Bouncing along the silt bluff above the South Thompson River in Valleyview, cyclists are surprised to find a road cut through to the beach, severing the Jack Gregson Trail.
“Danger, danger, danger,” said Reece Williams, a longtime cyclist, who nearly plunged into the gap. “Where’s the flagging? It’s unsafe!”
Lee Kenney, another off-road cyclist, wondered as well.
“Somebody has cut a trench down from the property to the water,” he said, alerting The Daily News. “Nobody with the City knows about it.”
Ditto for the B.C. Ministry of Environment and the federal Department of Fisheries and Oceans, known for its rigid enforcement of the Fisheries Act. Neither one could offer any explanation of the riverbank activity.
Even Tk’emlups Chief Shane Gottfriedson was surprised to look across from the band’s administration office and see a swath excavated down to the beach.
The temporary road, as it turns out, is to facilitate bank stabilization undertaken by landowner Tom Vicars. Last year’s flood waters eroded the bank.
“We lost a little bit last year, so we’re trying to protect it,” said Vicars, whose family has owned the property for years. He said he’s gone through the permitting process and intends to work with the band’s cultural resource management department, which will supervise the job from an archeological standpoint.
Yet Vicars was adamant: “There is no trail along there.”
He pointed out that there is a trail diversion, which skirts the Emterra recycling plant on Kelly Douglas Road, and a sign clearly marks where private property begins. He knows people use the trail anyway, but is concerned about legal liability.
“They’re not supposed to. It is private property and it’s industrial. Those cyclists, they are where they’re not supposed to be.”
And that’s not the only ambiguous aspect of the trail named in memory of Jack Gregson.
The trail is named for the late entomologist and outdoorsman, who tended flowers and seeded shrubs along the trail near his home. A sign is posted at the trailhead, but that’s not the start of the trail, said Jack’s son John, who still lives on the property.
A second sign, marred by graffiti, is the proper trail marker. That one stands across from a private property sign, a passive attempt to divert people around industrial properties through a smelly, garbage-strewn, rat-infested egress behind the recycling plant. Another City trail sign still stands next to the swath cut down to the river, adding to confusion.
“There is some nice beach access in there and a fair amount of wildlife, but it has ceased to be an enjoyable walk,” noted Doug Smith of the Kamloops Trails Alliance.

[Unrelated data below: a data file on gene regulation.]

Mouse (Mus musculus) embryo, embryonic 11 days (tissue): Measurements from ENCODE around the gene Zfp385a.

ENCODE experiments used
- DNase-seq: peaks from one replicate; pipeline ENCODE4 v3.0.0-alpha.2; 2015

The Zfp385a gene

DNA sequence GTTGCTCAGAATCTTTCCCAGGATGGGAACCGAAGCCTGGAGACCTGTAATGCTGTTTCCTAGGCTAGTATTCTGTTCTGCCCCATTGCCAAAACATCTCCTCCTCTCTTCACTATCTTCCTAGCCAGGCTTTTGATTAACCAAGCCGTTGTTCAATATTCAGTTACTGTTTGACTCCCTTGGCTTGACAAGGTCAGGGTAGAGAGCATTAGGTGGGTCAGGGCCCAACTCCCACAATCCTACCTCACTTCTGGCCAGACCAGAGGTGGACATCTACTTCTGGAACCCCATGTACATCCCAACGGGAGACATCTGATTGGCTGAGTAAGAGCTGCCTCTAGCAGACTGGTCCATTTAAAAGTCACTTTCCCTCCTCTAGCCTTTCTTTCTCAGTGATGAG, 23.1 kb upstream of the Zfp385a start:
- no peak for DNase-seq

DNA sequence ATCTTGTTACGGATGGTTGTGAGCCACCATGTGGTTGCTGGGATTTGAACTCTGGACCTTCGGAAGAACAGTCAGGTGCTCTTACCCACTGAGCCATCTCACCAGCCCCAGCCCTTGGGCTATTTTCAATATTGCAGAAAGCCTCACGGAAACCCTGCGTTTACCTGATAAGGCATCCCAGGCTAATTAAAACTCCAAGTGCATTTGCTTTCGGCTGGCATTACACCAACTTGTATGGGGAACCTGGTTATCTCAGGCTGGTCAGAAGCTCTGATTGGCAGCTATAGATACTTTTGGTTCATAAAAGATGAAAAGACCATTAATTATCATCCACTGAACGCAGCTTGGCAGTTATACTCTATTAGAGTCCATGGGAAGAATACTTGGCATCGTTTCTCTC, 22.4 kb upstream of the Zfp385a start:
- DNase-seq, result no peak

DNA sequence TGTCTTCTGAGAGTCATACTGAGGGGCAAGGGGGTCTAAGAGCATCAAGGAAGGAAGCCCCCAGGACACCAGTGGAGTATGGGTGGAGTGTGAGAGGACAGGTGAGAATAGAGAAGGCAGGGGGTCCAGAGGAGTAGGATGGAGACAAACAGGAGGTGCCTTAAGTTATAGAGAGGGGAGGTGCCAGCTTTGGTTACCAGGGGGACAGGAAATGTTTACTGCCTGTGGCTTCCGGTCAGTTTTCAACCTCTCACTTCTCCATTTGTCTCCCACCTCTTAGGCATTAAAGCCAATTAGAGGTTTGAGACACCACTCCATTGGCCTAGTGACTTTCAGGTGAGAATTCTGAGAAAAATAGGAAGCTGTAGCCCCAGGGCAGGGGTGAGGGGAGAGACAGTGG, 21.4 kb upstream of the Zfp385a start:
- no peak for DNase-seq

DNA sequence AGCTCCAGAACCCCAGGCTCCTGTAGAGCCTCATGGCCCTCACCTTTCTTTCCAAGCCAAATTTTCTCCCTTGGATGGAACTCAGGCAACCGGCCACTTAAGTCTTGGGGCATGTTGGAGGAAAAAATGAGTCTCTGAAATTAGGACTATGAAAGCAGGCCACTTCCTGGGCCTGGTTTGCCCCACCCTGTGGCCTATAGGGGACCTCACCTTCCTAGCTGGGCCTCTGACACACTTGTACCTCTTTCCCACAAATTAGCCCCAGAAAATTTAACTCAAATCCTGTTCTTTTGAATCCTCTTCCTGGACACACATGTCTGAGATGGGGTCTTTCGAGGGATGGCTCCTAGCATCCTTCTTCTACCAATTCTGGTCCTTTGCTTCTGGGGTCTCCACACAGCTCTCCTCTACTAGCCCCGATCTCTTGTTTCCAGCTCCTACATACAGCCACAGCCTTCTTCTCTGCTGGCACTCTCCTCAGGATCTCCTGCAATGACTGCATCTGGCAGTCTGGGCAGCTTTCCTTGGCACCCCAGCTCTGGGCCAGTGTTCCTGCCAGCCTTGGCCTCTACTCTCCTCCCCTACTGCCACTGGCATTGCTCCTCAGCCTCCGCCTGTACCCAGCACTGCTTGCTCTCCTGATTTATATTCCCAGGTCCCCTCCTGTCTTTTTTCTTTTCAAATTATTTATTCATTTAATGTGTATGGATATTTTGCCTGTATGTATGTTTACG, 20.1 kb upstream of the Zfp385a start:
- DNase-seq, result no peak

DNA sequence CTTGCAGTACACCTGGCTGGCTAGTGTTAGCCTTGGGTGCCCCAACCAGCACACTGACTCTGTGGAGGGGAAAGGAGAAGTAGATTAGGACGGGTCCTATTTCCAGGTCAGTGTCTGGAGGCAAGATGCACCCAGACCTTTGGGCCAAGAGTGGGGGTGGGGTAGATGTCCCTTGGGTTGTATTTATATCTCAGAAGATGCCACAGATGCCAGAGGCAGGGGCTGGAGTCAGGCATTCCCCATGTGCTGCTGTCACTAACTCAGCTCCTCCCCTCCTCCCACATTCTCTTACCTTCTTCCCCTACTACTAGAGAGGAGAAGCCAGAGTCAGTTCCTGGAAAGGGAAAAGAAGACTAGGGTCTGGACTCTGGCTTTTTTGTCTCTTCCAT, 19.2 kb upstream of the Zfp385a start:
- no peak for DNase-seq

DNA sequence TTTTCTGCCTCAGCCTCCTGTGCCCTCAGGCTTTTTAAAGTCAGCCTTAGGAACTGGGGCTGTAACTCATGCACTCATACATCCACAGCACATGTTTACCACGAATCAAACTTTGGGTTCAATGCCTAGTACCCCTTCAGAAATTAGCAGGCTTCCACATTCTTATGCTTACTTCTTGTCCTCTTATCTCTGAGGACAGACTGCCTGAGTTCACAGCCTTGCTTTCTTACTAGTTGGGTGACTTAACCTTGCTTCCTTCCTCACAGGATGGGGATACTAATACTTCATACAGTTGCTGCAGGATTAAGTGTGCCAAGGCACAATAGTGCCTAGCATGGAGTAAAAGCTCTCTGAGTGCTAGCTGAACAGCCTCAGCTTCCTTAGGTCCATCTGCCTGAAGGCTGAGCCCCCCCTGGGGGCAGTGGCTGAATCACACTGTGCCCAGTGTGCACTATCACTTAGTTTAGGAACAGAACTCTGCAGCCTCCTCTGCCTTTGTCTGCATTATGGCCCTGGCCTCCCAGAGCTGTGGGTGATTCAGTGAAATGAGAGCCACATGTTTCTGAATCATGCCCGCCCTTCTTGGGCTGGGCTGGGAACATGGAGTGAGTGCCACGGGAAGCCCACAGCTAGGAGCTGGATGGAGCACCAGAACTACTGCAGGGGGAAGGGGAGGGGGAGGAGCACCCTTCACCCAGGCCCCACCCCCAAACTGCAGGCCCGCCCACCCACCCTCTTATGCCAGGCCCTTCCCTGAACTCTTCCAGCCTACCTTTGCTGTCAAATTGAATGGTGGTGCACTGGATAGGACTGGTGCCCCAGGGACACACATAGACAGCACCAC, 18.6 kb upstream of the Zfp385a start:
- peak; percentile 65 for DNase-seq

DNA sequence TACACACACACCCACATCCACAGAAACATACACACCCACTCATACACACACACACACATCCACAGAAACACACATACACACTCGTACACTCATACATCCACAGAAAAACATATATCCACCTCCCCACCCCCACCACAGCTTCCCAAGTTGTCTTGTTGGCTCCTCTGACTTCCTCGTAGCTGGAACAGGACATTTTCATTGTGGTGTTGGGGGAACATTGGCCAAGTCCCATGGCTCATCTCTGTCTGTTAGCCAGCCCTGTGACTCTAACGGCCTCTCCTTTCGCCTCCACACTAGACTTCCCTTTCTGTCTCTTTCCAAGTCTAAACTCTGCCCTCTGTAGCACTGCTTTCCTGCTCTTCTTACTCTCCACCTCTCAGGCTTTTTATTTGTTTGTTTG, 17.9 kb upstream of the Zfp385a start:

The route was once an alternate path to Valleyview and was recognized by the City in some of its publications, he said. For a number of years there was a dispute with one property owner over the west-end access.
Around the same time, high water eroded the bank and destabilized the trail. Then Emterra expanded its operation — recycling can be a messy business when the wind picks up — and squatters left other messes. People party on the beach and sculpt figures in the bank, which doesn’t help to preserve it, either. The trees buzz in the wind from plastic bags snagged in their limbs.
It’s a sad legacy for Jack Gregson, who founded Kamloops Outdoor Club back in the 1930s. The City is well aware of the situation but doesn’t want to block off the old trail.
“We’ve never taken that approach,” said Michael Doll, the City’s parks planning supervisor. “We know it’s an important route for people.”
The City has no intention of closing the route, Doll said. Even if a fence were to be installed, people would bypass it, he said. There are other footpaths around Kamloops with similar, unofficial status.
“It’s on private property, so it’s there, but we don’t necessarily promote and encourage people to use it. It’s not a pleasant place at all.”
Trying to be pro-active, the City leaves a garbage can next to the trail sign. Trail users stash tools in order to maintain the trail themselves.
Kenney, long a cycling advocate, said he finds it frustrating that no one seems to take responsibility for the trail. He finds government indifference to riverbank work troubling and possibly a symptom of weakened environmental protection.
DFO spokespeople called back on Friday to say that their authorization is not required because the work won’t have an effect on fish habitat.
Kenney’s watched as the area has deteriorated, partly through neglect. The path should have become part of the Rivers Trail system, but land-use conflicts prevented that.
“I think it should be preserved and made an example of river awareness,” he said. “You’re got to be aware of the river and its importance to Kamloops. It’s the reason why Kamloops was settled.”